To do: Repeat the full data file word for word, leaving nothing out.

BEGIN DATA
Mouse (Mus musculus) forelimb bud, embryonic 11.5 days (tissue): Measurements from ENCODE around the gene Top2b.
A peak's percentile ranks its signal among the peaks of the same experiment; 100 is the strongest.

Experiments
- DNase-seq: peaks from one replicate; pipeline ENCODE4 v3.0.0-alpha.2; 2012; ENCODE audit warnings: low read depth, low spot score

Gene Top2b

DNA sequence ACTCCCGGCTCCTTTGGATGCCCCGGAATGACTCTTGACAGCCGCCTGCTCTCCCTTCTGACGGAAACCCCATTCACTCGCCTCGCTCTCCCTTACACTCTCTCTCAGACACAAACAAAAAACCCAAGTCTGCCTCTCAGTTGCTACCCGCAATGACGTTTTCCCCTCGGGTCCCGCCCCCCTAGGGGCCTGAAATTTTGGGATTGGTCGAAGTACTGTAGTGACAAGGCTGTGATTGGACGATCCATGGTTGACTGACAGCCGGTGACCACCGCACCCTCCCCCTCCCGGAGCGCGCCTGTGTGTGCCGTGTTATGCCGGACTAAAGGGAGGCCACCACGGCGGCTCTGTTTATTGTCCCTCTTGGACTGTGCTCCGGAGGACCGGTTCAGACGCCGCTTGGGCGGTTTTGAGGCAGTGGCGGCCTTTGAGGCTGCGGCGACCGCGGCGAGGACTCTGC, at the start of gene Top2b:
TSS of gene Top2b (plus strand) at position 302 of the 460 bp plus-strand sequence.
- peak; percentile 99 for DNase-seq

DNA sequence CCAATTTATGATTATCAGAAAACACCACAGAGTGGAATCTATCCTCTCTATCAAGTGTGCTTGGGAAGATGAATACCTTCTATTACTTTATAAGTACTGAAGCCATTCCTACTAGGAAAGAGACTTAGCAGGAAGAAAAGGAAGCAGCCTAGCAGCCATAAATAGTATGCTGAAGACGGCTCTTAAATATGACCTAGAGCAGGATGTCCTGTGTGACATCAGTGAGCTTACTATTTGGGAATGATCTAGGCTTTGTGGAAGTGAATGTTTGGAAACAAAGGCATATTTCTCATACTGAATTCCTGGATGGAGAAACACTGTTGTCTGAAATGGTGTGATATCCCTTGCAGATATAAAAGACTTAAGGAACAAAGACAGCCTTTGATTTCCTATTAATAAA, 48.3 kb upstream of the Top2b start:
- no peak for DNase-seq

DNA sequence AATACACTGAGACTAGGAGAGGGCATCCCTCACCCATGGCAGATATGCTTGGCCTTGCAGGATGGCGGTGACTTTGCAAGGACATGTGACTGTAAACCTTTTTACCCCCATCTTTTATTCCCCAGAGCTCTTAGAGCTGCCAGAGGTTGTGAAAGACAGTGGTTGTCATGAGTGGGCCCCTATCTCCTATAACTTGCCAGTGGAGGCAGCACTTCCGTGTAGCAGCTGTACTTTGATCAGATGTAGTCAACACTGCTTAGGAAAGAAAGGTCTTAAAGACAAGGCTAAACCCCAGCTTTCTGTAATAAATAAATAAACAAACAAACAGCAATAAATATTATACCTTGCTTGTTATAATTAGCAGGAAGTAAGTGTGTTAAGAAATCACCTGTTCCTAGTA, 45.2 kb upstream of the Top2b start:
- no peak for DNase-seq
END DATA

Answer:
Mouse (Mus musculus) forelimb bud, embryonic 11.5 days (tissue): Measurements from ENCODE around the gene Top2b.
A peak's percentile ranks its signal among the peaks of the same experiment; 100 is the strongest.

Experiments
- DNase-seq: peaks from one replicate; pipeline ENCODE4 v3.0.0-alpha.2; 2012; ENCODE audit warnings: low read depth, low spot score

Gene Top2b

DNA sequence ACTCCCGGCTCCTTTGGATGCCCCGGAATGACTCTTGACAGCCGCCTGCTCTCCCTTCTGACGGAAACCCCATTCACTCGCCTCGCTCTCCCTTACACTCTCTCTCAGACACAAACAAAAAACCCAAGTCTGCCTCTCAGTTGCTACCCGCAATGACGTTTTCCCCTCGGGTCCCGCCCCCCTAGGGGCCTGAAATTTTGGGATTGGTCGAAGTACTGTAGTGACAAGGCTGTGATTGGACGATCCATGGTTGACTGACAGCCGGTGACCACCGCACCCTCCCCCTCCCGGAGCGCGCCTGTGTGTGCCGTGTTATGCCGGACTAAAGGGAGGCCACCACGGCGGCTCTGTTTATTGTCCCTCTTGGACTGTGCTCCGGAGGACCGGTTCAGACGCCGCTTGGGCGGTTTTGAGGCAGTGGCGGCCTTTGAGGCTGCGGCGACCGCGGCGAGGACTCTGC, at the start of gene Top2b:
TSS of gene Top2b (plus strand) at position 302 of the 460 bp plus-strand sequence.
- peak; percentile 99 for DNase-seq

DNA sequence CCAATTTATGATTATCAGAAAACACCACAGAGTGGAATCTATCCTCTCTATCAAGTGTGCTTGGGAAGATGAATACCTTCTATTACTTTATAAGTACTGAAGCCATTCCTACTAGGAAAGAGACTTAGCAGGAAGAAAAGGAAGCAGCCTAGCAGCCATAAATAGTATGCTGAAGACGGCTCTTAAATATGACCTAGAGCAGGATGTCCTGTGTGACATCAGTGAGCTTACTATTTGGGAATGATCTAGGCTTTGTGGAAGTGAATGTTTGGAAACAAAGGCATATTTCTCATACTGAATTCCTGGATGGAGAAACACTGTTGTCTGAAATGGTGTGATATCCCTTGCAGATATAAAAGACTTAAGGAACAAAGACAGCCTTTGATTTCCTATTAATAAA, 48.3 kb upstream of the Top2b start:
- no peak for DNase-seq

DNA sequence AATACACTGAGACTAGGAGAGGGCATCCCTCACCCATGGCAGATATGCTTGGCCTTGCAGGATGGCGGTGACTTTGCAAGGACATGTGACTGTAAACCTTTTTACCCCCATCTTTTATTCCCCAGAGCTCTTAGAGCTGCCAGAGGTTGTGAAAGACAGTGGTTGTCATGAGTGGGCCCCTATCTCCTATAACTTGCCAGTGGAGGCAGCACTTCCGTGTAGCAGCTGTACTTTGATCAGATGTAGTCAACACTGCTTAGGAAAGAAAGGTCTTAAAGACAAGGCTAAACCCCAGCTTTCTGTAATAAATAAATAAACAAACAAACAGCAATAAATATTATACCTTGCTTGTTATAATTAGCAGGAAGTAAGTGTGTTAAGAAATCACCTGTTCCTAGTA, 45.2 kb upstream of the Top2b start:
- no peak for DNase-seq